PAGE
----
The Red Pyramid by Rick Riordan Since their mother’s death,…
March Book Madness
My first post about MBM17 is here.
It was the first time our school participated. The 6th grade teachers decided to use the bracket from the official website, but announce the winners based on what their team choose. (Each of our 6th graders are on a “team.”) We wanted to see if each team would choose a different winner, or if they would be the same. We made giant brackets with the book covers on our walls in the hallways.
The day we kicked it off, we all wore jerseys or referee shirts. My students thought I was so weird, especially when I cranked up Space Jam and told them to start dancing.
It was pretty amazing seeing students stop at the brackets and talk about the books. I would also hear them talk during class, which is a teacher’s dream.
We voted every week during the month of March. The students watched book trailers on YouTube, read the first chapter on Amazon, and we had book talks from the students who had read the books already.
On the final day, we had book and basketball themed relay races and the teachers wore their jerseys or referee shirts. We had a lot of fun announcing the winner.
My team’s winner was Escape From Mr. Lemoncello’s Library and I bought the book to read to the students as our next read aloud. Every other team and the “official” winner was A Night Divided.
I think that march book madness was AWESOME!!!.. and the book judging was so much fun because it was a hard question -JA
I liked how i could find new books to read. I really liked it. -JT
What I thought about the march madness is that it was pretty fun seeing what kind of different books people like.What I like about it was that some of the books that we were voting on are books that I have read.what I didn’t like is that it went buy so fast. Make it longer. -TL
I liked how it showed us some really good books that I would enjoy reading.-LW
I thought it was really cool to see other people’s view on other books. I got to see some books that I really liked that I probably not have seen without the March Book Madness. Maybe we could do our own thing like that with just the classroom and the books student are reading -HM
it was dang skippity cool -AD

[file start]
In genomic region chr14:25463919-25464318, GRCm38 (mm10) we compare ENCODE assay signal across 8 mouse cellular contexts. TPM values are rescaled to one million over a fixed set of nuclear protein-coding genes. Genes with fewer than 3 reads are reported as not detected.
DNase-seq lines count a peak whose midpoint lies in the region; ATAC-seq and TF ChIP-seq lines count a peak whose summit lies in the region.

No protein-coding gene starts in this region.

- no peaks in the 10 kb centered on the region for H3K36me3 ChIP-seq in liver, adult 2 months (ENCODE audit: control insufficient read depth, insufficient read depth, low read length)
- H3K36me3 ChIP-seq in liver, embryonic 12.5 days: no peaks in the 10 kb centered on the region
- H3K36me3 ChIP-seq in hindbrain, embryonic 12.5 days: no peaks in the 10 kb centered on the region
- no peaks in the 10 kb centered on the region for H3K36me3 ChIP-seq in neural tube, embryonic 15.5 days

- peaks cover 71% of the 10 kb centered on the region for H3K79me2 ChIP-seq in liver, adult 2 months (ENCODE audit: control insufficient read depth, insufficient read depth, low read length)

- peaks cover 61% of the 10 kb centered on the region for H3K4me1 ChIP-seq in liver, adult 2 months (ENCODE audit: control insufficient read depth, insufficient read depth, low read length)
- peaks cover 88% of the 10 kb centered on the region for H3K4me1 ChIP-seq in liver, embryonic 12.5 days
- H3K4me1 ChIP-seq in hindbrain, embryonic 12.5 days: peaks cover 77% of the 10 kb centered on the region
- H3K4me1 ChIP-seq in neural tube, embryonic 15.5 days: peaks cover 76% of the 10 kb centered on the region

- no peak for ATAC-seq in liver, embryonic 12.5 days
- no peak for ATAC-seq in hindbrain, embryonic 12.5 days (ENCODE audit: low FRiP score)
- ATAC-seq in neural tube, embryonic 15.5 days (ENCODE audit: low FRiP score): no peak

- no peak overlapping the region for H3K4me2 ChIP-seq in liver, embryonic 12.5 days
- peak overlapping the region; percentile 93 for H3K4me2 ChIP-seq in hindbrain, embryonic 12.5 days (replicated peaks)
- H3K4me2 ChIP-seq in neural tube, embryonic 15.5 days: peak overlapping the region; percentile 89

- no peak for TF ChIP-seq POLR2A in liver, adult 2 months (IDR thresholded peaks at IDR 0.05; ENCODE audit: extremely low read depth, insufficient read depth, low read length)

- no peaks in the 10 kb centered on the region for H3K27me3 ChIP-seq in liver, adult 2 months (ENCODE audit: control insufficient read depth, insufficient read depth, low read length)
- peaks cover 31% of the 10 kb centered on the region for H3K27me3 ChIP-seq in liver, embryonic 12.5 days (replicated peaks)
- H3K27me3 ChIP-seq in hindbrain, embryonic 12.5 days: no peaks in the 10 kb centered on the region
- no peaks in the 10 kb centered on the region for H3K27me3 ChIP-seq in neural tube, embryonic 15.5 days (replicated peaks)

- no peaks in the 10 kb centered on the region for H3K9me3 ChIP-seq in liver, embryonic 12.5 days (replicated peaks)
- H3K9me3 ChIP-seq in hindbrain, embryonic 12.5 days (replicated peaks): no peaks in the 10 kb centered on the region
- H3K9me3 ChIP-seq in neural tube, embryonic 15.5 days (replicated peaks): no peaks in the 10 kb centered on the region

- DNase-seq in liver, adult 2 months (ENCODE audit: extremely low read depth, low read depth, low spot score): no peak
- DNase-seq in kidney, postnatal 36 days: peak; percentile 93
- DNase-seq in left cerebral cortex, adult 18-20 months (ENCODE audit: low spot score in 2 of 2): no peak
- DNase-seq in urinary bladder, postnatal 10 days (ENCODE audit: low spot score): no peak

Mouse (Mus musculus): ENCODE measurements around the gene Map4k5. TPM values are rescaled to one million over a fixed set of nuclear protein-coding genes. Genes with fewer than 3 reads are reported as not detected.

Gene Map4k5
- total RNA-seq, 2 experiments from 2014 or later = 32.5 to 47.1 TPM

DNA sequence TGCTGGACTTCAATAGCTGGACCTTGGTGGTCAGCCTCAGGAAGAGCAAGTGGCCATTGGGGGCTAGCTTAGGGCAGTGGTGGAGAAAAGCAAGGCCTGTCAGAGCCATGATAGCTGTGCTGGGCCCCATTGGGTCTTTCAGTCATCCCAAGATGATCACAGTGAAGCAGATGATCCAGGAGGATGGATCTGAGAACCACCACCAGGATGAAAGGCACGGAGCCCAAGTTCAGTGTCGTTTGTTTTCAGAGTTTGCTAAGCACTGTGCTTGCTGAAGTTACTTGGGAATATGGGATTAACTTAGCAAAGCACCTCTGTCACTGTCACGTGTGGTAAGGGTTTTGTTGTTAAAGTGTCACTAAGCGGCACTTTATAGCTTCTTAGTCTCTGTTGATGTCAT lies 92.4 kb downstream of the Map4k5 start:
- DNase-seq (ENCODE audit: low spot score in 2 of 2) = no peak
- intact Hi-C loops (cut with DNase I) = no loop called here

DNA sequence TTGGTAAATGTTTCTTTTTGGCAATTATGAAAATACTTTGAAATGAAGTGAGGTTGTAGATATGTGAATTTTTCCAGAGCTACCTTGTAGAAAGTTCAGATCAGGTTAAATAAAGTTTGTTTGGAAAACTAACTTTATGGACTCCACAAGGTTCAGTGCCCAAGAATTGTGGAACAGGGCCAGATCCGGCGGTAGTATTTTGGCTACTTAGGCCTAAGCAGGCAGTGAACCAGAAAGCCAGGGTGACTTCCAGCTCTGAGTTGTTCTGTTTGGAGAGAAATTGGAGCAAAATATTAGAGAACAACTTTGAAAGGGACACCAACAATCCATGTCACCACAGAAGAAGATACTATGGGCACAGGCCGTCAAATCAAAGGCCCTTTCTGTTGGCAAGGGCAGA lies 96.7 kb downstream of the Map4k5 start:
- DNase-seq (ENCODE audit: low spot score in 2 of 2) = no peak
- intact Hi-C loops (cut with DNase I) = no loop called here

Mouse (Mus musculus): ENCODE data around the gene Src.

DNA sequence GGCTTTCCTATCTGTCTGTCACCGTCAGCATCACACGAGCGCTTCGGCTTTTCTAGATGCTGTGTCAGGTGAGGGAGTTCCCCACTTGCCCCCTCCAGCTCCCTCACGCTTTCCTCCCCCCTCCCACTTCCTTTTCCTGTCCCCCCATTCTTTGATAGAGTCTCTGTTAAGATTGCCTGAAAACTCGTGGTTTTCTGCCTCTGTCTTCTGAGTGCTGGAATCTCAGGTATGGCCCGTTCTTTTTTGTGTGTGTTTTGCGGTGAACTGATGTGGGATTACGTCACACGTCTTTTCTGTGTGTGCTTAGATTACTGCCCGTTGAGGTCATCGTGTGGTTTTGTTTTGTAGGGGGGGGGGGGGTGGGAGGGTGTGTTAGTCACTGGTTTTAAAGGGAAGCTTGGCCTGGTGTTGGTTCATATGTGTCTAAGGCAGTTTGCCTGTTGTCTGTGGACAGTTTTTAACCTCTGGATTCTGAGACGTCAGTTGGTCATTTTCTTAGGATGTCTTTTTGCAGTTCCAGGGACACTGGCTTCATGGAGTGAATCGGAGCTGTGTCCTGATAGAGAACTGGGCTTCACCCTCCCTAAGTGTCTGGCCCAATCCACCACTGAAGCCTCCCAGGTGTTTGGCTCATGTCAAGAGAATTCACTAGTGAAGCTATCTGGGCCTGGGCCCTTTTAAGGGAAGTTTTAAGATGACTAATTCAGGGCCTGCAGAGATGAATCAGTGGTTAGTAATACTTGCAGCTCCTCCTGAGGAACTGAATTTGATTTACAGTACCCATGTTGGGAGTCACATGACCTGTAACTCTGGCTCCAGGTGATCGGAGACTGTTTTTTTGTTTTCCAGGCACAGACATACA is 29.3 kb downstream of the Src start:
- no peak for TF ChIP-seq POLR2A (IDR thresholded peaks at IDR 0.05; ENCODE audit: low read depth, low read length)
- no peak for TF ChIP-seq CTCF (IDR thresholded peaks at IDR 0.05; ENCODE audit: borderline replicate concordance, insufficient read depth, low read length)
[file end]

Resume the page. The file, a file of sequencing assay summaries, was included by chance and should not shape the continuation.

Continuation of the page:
I really liked how we got to vote for books. I would love to do more of these mabye every month. These are really fun because you get to find more books and also vote. It’s like the olympics where you usually have a person your chearing for and want to win-EC
What I Would Do Differently Next Year
I would have the students fill out the entire bracket the first day after watching all of the trailers, reading the chapters, and listening to book talks.
I would be more energetic and keep the excitement going. I would make a big deal each week announcing the winning books.
I would record book talks from the students.
Give prizes or have a raffle for those that voted each week. Also, for those that read the books during or after the Madness.
Keeping the momentum going. It goes on the entire month and I think the students got to the point of “oh, we are voting AGAIN.” I want them to be more excited about voting each week.
My Mini-Reviews of the Books
I made it my goal to read all of the books in the running. I have mini-reviews below and links to some of my more in-depth reviews as well as links to summaries on Amazon.
Roller Girl: **** I loved this tough girl who wanted to try Roller Derby. This book showed the struggles that friendships face in middle school and how everyone is changing at this time in their lives. This book had a great message about finding yourself and showing that life can be tough, but you always come out on top.
Counting By 7s: ***** One of my all-time favorite books. I loved watching the main character grow and find herself after losing her family. She went through some tough situations, but watching her grow was really amazing.